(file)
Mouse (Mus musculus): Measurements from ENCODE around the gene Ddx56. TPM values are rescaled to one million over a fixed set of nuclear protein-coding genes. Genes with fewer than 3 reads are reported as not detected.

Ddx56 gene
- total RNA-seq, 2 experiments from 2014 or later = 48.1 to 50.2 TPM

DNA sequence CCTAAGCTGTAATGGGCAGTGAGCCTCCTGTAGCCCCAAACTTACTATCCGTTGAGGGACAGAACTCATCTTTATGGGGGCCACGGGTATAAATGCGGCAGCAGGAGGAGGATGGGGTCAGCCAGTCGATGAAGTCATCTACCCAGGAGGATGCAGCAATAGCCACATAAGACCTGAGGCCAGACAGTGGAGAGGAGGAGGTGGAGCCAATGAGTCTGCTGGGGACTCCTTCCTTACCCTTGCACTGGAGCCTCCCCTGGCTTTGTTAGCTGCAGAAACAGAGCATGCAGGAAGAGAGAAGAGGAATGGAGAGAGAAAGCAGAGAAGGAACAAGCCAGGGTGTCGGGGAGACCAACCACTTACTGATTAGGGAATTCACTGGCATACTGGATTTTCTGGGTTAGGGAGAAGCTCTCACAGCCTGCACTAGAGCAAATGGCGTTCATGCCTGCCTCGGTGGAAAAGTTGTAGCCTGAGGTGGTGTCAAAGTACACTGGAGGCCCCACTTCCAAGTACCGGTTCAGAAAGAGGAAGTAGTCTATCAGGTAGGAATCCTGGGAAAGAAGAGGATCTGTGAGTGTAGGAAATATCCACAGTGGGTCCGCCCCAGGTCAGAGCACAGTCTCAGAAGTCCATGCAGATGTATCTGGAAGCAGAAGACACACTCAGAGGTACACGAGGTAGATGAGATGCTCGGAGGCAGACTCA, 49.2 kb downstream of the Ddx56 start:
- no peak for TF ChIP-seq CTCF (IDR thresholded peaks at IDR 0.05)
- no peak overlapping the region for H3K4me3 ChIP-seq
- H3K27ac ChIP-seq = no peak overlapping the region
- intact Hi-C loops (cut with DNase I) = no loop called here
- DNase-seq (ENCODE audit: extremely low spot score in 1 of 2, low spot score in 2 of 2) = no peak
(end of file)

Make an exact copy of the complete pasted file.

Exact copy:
Mouse (Mus musculus): Measurements from ENCODE around the gene Ddx56. TPM values are rescaled to one million over a fixed set of nuclear protein-coding genes. Genes with fewer than 3 reads are reported as not detected.

Ddx56 gene
- total RNA-seq, 2 experiments from 2014 or later = 48.1 to 50.2 TPM

DNA sequence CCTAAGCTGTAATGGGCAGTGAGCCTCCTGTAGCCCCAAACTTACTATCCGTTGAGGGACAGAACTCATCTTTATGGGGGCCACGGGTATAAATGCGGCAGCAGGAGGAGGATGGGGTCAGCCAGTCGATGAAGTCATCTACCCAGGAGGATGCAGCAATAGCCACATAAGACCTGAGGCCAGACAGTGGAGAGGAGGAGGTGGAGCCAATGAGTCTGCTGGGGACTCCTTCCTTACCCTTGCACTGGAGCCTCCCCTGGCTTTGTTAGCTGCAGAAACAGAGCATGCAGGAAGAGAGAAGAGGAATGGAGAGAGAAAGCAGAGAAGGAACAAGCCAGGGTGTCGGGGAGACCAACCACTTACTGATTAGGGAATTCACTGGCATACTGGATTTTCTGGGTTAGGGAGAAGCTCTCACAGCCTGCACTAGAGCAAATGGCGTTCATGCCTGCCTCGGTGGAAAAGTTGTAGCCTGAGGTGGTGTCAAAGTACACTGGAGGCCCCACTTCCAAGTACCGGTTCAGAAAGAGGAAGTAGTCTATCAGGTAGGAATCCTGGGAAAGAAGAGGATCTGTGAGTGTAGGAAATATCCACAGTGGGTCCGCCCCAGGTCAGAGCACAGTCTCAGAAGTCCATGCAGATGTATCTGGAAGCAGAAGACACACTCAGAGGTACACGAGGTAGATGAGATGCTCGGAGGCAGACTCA, 49.2 kb downstream of the Ddx56 start:
- no peak for TF ChIP-seq CTCF (IDR thresholded peaks at IDR 0.05)
- no peak overlapping the region for H3K4me3 ChIP-seq
- H3K27ac ChIP-seq = no peak overlapping the region
- intact Hi-C loops (cut with DNase I) = no loop called here
- DNase-seq (ENCODE audit: extremely low spot score in 1 of 2, low spot score in 2 of 2) = no peak